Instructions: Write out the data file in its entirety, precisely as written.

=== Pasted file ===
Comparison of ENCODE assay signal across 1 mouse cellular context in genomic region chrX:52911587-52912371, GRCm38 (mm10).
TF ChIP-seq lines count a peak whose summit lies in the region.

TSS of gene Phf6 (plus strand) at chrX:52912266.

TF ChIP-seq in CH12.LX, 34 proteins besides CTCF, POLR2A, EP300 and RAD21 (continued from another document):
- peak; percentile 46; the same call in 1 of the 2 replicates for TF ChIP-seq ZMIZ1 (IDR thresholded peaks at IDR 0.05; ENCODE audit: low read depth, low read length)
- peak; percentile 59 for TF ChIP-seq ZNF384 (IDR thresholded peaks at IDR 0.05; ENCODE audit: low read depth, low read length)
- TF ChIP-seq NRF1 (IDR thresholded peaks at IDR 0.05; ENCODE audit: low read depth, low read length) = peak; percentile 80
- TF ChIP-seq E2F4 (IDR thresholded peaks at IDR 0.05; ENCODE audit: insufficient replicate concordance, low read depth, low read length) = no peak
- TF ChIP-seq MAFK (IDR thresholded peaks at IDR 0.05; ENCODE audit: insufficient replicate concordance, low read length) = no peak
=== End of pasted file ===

Comparison of ENCODE assay signal across 1 mouse cellular context in genomic region chrX:52911587-52912371, GRCm38 (mm10).
TF ChIP-seq lines count a peak whose summit lies in the region.

TSS of gene Phf6 (plus strand) at chrX:52912266.

TF ChIP-seq in CH12.LX, 34 proteins besides CTCF, POLR2A, EP300 and RAD21 (continued from another document):
- peak; percentile 46; the same call in 1 of the 2 replicates for TF ChIP-seq ZMIZ1 (IDR thresholded peaks at IDR 0.05; ENCODE audit: low read depth, low read length)
- peak; percentile 59 for TF ChIP-seq ZNF384 (IDR thresholded peaks at IDR 0.05; ENCODE audit: low read depth, low read length)
- TF ChIP-seq NRF1 (IDR thresholded peaks at IDR 0.05; ENCODE audit: low read depth, low read length) = peak; percentile 80
- TF ChIP-seq E2F4 (IDR thresholded peaks at IDR 0.05; ENCODE audit: insufficient replicate concordance, low read depth, low read length) = no peak
- TF ChIP-seq MAFK (IDR thresholded peaks at IDR 0.05; ENCODE audit: insufficient replicate concordance, low read length) = no peak